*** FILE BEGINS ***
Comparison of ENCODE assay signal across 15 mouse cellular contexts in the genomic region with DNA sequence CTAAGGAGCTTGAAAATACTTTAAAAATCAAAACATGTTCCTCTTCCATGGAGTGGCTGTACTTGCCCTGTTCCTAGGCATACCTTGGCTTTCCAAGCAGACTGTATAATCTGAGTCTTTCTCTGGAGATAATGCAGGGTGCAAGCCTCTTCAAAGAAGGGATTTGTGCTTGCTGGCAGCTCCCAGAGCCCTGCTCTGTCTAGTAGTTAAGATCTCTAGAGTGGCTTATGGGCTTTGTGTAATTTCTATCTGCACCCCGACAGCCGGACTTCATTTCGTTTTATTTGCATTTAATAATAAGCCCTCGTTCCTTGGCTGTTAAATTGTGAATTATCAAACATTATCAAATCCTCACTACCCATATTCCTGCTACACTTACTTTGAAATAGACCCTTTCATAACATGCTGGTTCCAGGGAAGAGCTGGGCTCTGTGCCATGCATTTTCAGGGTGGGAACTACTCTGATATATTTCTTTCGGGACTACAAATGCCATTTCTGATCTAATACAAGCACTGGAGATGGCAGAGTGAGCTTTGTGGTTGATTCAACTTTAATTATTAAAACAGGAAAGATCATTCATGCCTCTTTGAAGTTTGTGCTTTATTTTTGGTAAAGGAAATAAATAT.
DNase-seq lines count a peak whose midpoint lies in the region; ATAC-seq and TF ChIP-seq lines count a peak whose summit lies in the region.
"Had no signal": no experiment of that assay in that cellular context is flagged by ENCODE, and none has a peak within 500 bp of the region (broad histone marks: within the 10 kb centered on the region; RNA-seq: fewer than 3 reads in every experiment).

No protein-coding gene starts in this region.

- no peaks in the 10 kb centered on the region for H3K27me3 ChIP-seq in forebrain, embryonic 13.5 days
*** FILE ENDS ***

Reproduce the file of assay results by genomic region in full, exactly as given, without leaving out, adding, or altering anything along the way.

Comparison of ENCODE assay signal across 15 mouse cellular contexts in the genomic region with DNA sequence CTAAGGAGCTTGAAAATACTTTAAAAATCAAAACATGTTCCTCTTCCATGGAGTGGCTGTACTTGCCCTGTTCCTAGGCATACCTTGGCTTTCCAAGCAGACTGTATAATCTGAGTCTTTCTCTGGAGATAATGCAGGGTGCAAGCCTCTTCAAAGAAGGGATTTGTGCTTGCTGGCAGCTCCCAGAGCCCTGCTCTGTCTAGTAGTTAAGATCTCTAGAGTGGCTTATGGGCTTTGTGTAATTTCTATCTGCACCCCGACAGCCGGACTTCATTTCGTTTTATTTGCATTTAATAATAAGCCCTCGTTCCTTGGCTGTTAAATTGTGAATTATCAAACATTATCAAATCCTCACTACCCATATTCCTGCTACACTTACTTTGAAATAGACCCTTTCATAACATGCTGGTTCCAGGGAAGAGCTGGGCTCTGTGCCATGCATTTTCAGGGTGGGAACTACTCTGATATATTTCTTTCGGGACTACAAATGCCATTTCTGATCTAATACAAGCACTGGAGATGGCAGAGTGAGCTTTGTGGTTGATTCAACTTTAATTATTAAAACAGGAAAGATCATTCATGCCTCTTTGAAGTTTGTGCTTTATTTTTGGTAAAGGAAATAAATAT.
DNase-seq lines count a peak whose midpoint lies in the region; ATAC-seq and TF ChIP-seq lines count a peak whose summit lies in the region.
"Had no signal": no experiment of that assay in that cellular context is flagged by ENCODE, and none has a peak within 500 bp of the region (broad histone marks: within the 10 kb centered on the region; RNA-seq: fewer than 3 reads in every experiment).

No protein-coding gene starts in this region.

- no peaks in the 10 kb centered on the region for H3K27me3 ChIP-seq in forebrain, embryonic 13.5 days